URIAH HEEP – Very ‘Eavy, Very ‘Umble

As the optimism of the late 60s crumbled, music became darker. In 1970, Deep Purple (Mark II) recorded their genre-shaping masterpiece ‘In Rock’ and, Black Sabbath, in their debut, gave the world something which would be seen as of the first truly heavy metal albums. That same year, Uriah Heep released their debut, ‘Very ‘Eavy…Very ‘Umble’, an album which often gets overlooked.

Heep fans hate that the band often gets referred to negatively as a poor man’s Deep Purple (especially given that Uriah Heep’s music drew from a broader palette than Purple’s as their respective careers wore on). Fact is though, Uriah Heep are always likely to be mentioned in the same breath as the Purps, purely based on the music contained within the grooves of ‘Very ‘Eavy…’ – some of the songs tread a similar path of blues and hard rock (with a smidgeon of prog) as the Deep Purple output from ‘In Rock’.

Before delving into the tracks on the record, it should be noted that ‘Very ‘Eavy…’ is a little bit of a mess, band line-up wise. The album features David Byron (vocals), Mick Box (guitar) and Paul Newton (bass) on all tracks. Keyboard player Ken Hensley lends his chops to most of the album, but a couple of songs were recorded prior to his appointment. Likewise, although Nigel Olsson is the best known drummer from the sessions, he only appears on two tracks – the majority of the drum work having been performed by Alex Napier. Put simply, Uriah Heep weren’t exactly a cohesive unit in 1970. Luckily, though, ‘Very ‘Eavy…’ contains some cracking tracks.

Opening the album is one of the band’s best known songs, ‘Gypsy’. This is one of the tracks which is largely responsible for the Purple comparison – combining, as it does, slabs of Hammond organ work with a monolithic guitar riff. ‘Dreammare’ takes a similar hard rock approach, but tempers it with psychedelic blues elements. Mick Box’s aggressive guitar work throughout is the tracks main focus, but lots of pompy harmony vocals (something of an early Heep trademark) help give the band an individual quality. A melodramatic cover of ‘Come Away Melinda’ (previously recorded by Judy Collins, Harry Belafonte and others) highlights a softer side to the band. David Byron’s aching (dare I say crooned?) vocal is complimented by sounds from a mellotron and a fantastic bass line.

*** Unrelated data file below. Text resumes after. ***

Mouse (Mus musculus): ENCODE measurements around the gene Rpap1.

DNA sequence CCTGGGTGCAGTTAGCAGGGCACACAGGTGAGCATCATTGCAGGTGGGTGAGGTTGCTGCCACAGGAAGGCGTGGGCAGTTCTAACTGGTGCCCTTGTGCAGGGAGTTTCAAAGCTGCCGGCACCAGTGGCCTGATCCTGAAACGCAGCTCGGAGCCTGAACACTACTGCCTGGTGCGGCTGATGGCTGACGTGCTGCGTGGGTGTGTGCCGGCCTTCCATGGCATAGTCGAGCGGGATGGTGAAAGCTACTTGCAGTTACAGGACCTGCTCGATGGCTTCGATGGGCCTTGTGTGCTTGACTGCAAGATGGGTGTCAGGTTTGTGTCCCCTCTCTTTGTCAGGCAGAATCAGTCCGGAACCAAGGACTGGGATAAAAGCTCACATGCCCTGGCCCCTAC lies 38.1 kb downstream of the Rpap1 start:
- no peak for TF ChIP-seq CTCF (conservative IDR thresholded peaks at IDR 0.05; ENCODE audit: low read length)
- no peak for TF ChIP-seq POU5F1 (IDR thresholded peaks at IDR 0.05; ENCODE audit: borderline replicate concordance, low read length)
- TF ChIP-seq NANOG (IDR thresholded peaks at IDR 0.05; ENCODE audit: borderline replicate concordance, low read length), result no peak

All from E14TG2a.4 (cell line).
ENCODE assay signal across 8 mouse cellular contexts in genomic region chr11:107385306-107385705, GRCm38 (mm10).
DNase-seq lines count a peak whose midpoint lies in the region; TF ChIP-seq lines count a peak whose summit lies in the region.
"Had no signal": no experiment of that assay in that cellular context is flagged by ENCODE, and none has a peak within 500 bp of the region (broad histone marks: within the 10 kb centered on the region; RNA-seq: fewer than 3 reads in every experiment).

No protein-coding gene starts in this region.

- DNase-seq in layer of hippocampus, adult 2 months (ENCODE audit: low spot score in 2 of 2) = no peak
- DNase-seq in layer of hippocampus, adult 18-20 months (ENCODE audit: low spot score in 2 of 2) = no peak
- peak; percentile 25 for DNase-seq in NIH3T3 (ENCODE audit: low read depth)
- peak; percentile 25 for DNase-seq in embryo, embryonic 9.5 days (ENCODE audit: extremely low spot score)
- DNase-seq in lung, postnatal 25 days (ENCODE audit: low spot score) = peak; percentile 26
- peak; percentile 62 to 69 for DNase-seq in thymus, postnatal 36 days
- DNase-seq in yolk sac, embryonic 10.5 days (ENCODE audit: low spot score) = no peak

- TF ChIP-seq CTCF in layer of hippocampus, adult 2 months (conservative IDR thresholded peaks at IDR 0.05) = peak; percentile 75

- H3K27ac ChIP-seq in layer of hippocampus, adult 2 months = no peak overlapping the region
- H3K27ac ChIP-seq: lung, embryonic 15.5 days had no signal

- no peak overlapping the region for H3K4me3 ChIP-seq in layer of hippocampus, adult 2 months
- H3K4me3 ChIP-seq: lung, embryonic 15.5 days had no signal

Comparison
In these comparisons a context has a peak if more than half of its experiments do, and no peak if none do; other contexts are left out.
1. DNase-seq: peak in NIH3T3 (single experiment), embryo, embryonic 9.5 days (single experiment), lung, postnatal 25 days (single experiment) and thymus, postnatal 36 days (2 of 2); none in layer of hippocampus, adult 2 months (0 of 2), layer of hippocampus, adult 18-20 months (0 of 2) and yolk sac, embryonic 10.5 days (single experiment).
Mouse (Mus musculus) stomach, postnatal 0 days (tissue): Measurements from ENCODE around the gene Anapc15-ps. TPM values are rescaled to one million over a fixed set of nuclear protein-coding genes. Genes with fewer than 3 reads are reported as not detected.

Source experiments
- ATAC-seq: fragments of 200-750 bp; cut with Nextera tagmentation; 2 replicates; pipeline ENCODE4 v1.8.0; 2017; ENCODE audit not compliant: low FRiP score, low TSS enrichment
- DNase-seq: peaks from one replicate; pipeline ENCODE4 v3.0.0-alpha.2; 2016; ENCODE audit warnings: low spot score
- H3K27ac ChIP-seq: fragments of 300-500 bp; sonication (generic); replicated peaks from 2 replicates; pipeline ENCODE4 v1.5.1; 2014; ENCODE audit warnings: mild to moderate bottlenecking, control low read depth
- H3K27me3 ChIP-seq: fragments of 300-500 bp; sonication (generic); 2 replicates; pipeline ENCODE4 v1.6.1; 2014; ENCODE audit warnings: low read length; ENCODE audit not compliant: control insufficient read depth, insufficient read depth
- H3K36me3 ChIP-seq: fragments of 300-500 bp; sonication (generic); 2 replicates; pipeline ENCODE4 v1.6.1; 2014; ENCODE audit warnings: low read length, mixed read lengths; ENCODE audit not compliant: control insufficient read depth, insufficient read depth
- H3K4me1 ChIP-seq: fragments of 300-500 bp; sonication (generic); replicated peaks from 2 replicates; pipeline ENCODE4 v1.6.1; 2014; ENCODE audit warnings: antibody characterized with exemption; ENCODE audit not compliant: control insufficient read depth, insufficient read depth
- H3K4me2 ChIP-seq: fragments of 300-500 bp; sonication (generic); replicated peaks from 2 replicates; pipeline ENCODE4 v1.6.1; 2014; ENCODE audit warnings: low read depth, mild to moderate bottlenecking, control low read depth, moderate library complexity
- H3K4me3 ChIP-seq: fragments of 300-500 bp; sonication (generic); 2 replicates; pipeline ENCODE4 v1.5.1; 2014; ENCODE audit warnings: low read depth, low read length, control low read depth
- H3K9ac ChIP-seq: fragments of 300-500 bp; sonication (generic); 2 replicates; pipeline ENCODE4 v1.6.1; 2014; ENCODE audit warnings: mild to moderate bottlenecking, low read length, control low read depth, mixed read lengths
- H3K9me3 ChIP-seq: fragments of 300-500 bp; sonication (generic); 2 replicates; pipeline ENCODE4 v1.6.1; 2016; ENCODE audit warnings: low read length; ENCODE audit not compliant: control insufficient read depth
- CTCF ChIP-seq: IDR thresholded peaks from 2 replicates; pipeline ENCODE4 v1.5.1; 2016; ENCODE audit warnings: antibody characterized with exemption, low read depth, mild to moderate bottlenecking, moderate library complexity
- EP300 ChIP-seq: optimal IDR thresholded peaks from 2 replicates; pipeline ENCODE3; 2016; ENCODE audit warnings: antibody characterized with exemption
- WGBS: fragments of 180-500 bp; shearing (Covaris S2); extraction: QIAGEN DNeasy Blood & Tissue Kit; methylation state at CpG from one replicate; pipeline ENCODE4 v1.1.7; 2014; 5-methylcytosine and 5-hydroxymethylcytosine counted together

‘Real Turned On’ remains an unremarkable rock number despite a decent riff and is probably the album’s weakest track. It achieves its goal, but up against the rest of the material there’s not much to make it stand out. The epic ‘Wake Up (Set Your Sights)’ is another moment where Deep Purple comparisons are almost unavoidable. The Hammond organ comes in waves and Mick Box’s guitar work occasionally slips into Ritchie Blackmore territory, while Byron’s powerful voice more than occasionally wanders into similar territory as classic Ian Gillan. There’s an element weaving in and out which is reminiscent of Deep Purple’s under-rated Mark I line-up too (actually, there are elements of ‘Come Away Melinda which share similar traits to Deep Purple’s fledgling pre-1970 line-up; interesting how people only lazily compare this album to Deep Purple Mark II’s work… It shares just as much in common with the Mark I stuff). It should never be considered second-rate compared to Purple though, no matter what line-up it most resembles. This album represents a band who bring enough of their own talents and flourishes to make it hold up beyond all the easy comparisons. The unmistakable Heep harmonies make well-timed appearances during ‘Wake Up (Set Your Sights)’, but it’s the track’s more subtle elements which make it a winner. Alex Napier’s hard rock drumming is full of jazz flourishes (his work here is excellent and you have to wonder why he did not want to stick with the band) and Paul Newton’s bass runs are not only complex, but beautifully played. Forget ‘Gypsy’ – it’s this track which really should be the album’s most treasured song.

Rolling Stone famously slated ‘Very ‘Eavy…Very ‘Umble’ upon release and they weren’t alone in their dislike of Uriah Heep. Granted, the album is unlikely to be part of the public consciousness in quite the same way as the early Zeppelin, Purple and Sabbath classics, but it’s a solid debut. Uriah Heep would go on to record more adventurous albums than some of the music found on ‘Very ‘Eavy…Very ‘Umble’ would suggest, but despite its stupid Dickens-referencing title, this first outing from Uriah Heep is a fine start to a long career.

February/April 2010

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